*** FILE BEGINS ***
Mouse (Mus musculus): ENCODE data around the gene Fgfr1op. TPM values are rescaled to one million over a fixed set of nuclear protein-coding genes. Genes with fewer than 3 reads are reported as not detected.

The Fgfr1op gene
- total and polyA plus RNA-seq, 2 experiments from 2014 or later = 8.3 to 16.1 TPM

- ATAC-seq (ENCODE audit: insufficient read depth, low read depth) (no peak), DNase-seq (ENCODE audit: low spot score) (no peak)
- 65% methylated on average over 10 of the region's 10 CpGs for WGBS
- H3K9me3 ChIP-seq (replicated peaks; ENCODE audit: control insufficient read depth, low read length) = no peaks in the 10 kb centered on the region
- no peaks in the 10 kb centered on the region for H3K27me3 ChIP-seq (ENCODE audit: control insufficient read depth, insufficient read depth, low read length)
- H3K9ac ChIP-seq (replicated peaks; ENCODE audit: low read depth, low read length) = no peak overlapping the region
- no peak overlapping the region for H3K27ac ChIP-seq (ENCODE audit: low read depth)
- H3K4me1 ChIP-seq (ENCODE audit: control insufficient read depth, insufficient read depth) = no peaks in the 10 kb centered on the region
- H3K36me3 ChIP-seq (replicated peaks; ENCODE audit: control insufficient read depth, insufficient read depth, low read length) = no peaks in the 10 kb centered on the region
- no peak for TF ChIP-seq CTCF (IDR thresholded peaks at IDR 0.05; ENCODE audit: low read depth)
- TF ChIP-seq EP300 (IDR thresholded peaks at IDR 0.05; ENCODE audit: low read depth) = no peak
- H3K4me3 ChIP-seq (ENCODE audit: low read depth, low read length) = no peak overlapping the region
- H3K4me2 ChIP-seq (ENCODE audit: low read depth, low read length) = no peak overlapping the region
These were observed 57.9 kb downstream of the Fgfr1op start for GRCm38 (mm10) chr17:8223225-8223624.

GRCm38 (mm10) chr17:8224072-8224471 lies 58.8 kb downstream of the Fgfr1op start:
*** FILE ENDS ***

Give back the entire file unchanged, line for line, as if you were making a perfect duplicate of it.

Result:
Mouse (Mus musculus): ENCODE data around the gene Fgfr1op. TPM values are rescaled to one million over a fixed set of nuclear protein-coding genes. Genes with fewer than 3 reads are reported as not detected.

The Fgfr1op gene
- total and polyA plus RNA-seq, 2 experiments from 2014 or later = 8.3 to 16.1 TPM

- ATAC-seq (ENCODE audit: insufficient read depth, low read depth) (no peak), DNase-seq (ENCODE audit: low spot score) (no peak)
- 65% methylated on average over 10 of the region's 10 CpGs for WGBS
- H3K9me3 ChIP-seq (replicated peaks; ENCODE audit: control insufficient read depth, low read length) = no peaks in the 10 kb centered on the region
- no peaks in the 10 kb centered on the region for H3K27me3 ChIP-seq (ENCODE audit: control insufficient read depth, insufficient read depth, low read length)
- H3K9ac ChIP-seq (replicated peaks; ENCODE audit: low read depth, low read length) = no peak overlapping the region
- no peak overlapping the region for H3K27ac ChIP-seq (ENCODE audit: low read depth)
- H3K4me1 ChIP-seq (ENCODE audit: control insufficient read depth, insufficient read depth) = no peaks in the 10 kb centered on the region
- H3K36me3 ChIP-seq (replicated peaks; ENCODE audit: control insufficient read depth, insufficient read depth, low read length) = no peaks in the 10 kb centered on the region
- no peak for TF ChIP-seq CTCF (IDR thresholded peaks at IDR 0.05; ENCODE audit: low read depth)
- TF ChIP-seq EP300 (IDR thresholded peaks at IDR 0.05; ENCODE audit: low read depth) = no peak
- H3K4me3 ChIP-seq (ENCODE audit: low read depth, low read length) = no peak overlapping the region
- H3K4me2 ChIP-seq (ENCODE audit: low read depth, low read length) = no peak overlapping the region
These were observed 57.9 kb downstream of the Fgfr1op start for GRCm38 (mm10) chr17:8223225-8223624.

GRCm38 (mm10) chr17:8224072-8224471 lies 58.8 kb downstream of the Fgfr1op start: